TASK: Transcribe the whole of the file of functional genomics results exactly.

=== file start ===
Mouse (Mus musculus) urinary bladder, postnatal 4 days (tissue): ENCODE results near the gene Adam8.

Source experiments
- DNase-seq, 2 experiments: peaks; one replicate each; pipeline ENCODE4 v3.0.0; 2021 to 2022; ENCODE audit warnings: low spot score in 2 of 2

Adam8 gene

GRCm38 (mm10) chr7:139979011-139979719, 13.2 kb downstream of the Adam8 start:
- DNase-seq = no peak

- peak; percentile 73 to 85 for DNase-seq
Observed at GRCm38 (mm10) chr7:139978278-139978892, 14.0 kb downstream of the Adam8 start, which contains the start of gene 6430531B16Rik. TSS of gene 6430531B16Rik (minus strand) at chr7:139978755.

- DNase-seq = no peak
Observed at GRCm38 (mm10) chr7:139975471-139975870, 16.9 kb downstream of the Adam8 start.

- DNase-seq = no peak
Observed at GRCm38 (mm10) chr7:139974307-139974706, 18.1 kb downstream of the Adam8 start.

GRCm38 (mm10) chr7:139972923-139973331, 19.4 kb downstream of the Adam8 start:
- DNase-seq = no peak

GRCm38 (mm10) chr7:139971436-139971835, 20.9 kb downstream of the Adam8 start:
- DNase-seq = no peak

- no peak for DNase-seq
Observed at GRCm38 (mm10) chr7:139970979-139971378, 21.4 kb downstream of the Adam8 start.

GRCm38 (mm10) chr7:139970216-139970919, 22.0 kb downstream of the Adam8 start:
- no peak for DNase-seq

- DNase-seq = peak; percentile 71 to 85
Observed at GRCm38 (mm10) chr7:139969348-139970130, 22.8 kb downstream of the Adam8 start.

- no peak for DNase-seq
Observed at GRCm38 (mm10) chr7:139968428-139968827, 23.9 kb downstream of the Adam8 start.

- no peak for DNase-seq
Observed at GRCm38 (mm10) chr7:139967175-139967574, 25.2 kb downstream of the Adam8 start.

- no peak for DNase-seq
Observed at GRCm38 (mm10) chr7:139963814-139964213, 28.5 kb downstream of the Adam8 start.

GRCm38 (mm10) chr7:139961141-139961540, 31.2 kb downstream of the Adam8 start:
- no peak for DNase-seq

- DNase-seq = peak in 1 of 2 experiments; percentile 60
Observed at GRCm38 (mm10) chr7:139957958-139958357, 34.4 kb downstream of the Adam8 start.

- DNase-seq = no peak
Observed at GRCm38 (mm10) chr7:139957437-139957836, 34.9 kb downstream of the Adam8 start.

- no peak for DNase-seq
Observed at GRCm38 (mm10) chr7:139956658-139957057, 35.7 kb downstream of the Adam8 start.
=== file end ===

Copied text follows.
Mouse (Mus musculus) urinary bladder, postnatal 4 days (tissue): ENCODE results near the gene Adam8.

Source experiments
- DNase-seq, 2 experiments: peaks; one replicate each; pipeline ENCODE4 v3.0.0; 2021 to 2022; ENCODE audit warnings: low spot score in 2 of 2

Adam8 gene

GRCm38 (mm10) chr7:139979011-139979719, 13.2 kb downstream of the Adam8 start:
- DNase-seq = no peak

- peak; percentile 73 to 85 for DNase-seq
Observed at GRCm38 (mm10) chr7:139978278-139978892, 14.0 kb downstream of the Adam8 start, which contains the start of gene 6430531B16Rik. TSS of gene 6430531B16Rik (minus strand) at chr7:139978755.

- DNase-seq = no peak
Observed at GRCm38 (mm10) chr7:139975471-139975870, 16.9 kb downstream of the Adam8 start.

- DNase-seq = no peak
Observed at GRCm38 (mm10) chr7:139974307-139974706, 18.1 kb downstream of the Adam8 start.

GRCm38 (mm10) chr7:139972923-139973331, 19.4 kb downstream of the Adam8 start:
- DNase-seq = no peak

GRCm38 (mm10) chr7:139971436-139971835, 20.9 kb downstream of the Adam8 start:
- DNase-seq = no peak

- no peak for DNase-seq
Observed at GRCm38 (mm10) chr7:139970979-139971378, 21.4 kb downstream of the Adam8 start.

GRCm38 (mm10) chr7:139970216-139970919, 22.0 kb downstream of the Adam8 start:
- no peak for DNase-seq

- DNase-seq = peak; percentile 71 to 85
Observed at GRCm38 (mm10) chr7:139969348-139970130, 22.8 kb downstream of the Adam8 start.

- no peak for DNase-seq
Observed at GRCm38 (mm10) chr7:139968428-139968827, 23.9 kb downstream of the Adam8 start.

- no peak for DNase-seq
Observed at GRCm38 (mm10) chr7:139967175-139967574, 25.2 kb downstream of the Adam8 start.

- no peak for DNase-seq
Observed at GRCm38 (mm10) chr7:139963814-139964213, 28.5 kb downstream of the Adam8 start.

GRCm38 (mm10) chr7:139961141-139961540, 31.2 kb downstream of the Adam8 start:
- no peak for DNase-seq

- DNase-seq = peak in 1 of 2 experiments; percentile 60
Observed at GRCm38 (mm10) chr7:139957958-139958357, 34.4 kb downstream of the Adam8 start.

- DNase-seq = no peak
Observed at GRCm38 (mm10) chr7:139957437-139957836, 34.9 kb downstream of the Adam8 start.

- no peak for DNase-seq
Observed at GRCm38 (mm10) chr7:139956658-139957057, 35.7 kb downstream of the Adam8 start.